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CIS Podcast: Cybersecurity Where You Are Ep.13

What's Important to You in Cybersecurity? A Host Q&A

In this edition of Cybersecurity Where You Are, CIS Chief Information Security Officer (CISO), Sean Atkinson, and CIS Senior VP and Chief Evangelist, Tony Sager do something a little different: they turn the questions on themselves, asking the 'Atkinson 9'. Listen to them discuss their favorite CIS Critical Security Controls, what they believe is the biggest waste of time in cybersecurity, and how they want to be remembered in the industry.

What are The Atkinson 9?

The "Atkinson 9" was inspired by James Lipton, host of 'Inside the Actors Studio', who was known for his practice of firing questions at his celebrity guests at the end of every interview. These nine questions were developed by Sean Atkinson and offers a quick insight into our hosts and why they are so passionate about cybersecurity. Normally asked in quick succession during a regular episode, Tony and Sean take a few moments with each question to go in depth and offer deeper explanations for their answers.

Likes and Dislikes about Cybersecurity

Both being part of the CIS family, they are close to the CIS Critical Security Controls. The two start with discussing which are their favorites of the recently release Version 8. Tony explains why CIS Control 4, Securing Configurations is so important when building a cybersecurity program. "It is the heart of security defense management," says Tony. While Sean, making the point that the more data you can gather, the more you know about an organization as a whole, states that CIS Control 3 Data Protection, is key.

They go on to discuss their likes and dislikes about the industry. Both hosts agree that the cybersecurity profession offers lifelong learning, and that was a major factor in attracting them to the field. Both Tony and Sean share the excitement that comes from problem solving, building solutions, and always dealing with something new. The flip side of that is that cybersecurity is so complex that most of the public cannot defend itself adequately. The industry is highly specialized so it is difficult to have the masses understand the importance of managing their own security.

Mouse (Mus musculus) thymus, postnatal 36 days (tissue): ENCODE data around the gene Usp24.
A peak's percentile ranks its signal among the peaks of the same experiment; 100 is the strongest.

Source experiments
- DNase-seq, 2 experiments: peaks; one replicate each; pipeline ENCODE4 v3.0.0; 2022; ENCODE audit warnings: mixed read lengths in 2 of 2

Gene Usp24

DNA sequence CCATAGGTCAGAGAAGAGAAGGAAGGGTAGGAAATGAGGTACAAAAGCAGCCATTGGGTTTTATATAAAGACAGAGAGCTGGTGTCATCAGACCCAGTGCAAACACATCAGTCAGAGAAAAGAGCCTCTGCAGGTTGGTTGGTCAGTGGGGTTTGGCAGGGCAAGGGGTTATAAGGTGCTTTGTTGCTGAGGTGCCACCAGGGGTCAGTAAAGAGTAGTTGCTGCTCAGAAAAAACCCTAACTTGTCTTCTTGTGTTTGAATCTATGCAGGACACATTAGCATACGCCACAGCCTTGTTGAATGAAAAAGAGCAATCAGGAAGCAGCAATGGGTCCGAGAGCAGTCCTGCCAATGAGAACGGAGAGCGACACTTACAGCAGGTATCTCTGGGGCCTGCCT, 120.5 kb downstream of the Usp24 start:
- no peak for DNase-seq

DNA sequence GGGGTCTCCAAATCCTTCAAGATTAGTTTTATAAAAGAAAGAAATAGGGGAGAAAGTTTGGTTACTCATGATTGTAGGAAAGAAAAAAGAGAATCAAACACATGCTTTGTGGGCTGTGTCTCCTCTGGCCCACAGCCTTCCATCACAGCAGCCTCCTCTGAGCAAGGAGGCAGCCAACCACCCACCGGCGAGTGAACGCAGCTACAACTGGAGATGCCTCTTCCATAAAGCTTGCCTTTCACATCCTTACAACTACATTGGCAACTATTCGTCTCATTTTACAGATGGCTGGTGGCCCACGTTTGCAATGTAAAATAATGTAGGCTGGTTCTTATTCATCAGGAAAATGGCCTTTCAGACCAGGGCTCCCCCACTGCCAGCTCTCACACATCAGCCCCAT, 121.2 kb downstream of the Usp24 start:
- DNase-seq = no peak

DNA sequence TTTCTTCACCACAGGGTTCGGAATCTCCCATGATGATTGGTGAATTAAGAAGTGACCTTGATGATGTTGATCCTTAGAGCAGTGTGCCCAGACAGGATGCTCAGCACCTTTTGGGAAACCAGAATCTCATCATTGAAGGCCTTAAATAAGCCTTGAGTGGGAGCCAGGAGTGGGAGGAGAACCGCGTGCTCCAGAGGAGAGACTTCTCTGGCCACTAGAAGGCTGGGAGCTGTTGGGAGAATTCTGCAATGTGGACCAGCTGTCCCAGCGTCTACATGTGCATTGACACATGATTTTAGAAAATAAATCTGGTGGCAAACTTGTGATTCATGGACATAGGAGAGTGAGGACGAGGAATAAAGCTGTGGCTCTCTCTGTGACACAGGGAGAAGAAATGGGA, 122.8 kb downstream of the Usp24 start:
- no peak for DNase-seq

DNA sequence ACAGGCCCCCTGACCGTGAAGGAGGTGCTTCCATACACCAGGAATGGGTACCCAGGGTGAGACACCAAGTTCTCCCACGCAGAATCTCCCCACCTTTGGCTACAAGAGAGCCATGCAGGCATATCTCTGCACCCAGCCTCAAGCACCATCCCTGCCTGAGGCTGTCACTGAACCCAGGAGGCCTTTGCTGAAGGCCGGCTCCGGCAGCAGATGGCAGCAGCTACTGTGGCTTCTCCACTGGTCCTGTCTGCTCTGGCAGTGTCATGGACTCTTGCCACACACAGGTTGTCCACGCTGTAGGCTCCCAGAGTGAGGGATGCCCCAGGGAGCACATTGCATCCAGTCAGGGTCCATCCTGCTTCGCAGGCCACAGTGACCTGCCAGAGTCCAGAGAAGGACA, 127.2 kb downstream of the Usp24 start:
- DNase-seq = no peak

Don't Go Chasing Cybersecurity Waterfalls

Cybersecurity management is a continuous process and there are things every organization can avoid that are a waste of time. The pursuit of perfection is virtually impossible. There is no set-it-and-forget-it model for cybersecurity for any business. Tony and Sean agree that, since you can never achieve perfection, it should not be the goal. The closest one can get to perfection is to manage risks and weigh outcomes for your own particular business and build from there.

Managing controls according to frameworks over security is another waste. Tony and Sean emphasize that building a plan according to industry frameworks is necessary, but it is not the starting point. They recommend focusing on security measures first, and then mapping to those frameworks for compliance.

In an Alternate Universe

With over 60 yeas of cybersecurity experience between them, it is hard to imagine Tony and Sean would do anything else! Tony speaks fondly of playing in a garage band, and says that if he was not in the cybersecurity profession, he'd be working in the arts and music. Sean had a dual-career idea of racecar driver and game developer, given that one offers speed and excitement and the other feeds his creative side. Both gentlemen reassured listeners that they are not quitting their day jobs anytime soon.

On the flip side, both have industries they would rather avoid. Tony said he would never go into academia due to the intense focus on specialties, while Sean has no interest in the medical field given his memories of his mother coming home from working at a hospital and sharing her vivid stories.

Getting Personal

While our hosts have many years in the field ahead of them, they reflected on how they would like to be remembered. The two not only share a love for the industry but a genuine respect for one another in their respective roles.

Tony: "I want to be remembered that I did it in a way that aligned with my personal values, and I brought that to my job. That I did it my way in service of my community."

Sean: "I want to be remembered that I was never shy about trying to improve, that I was always learning. That I was dedicated to finding the solution and if I did not know it, I would learn about it or at least find someone who could do it and learn from them."

These are only a few of the topics Sean and Tony discussed. You can hear all their answers in the archived recording of this episode, accessible through the link above.

What are your answers to these questions? We would love to hear! Post to our Twitter or LinkedIn pages and use the hashtag #CISPodcast.

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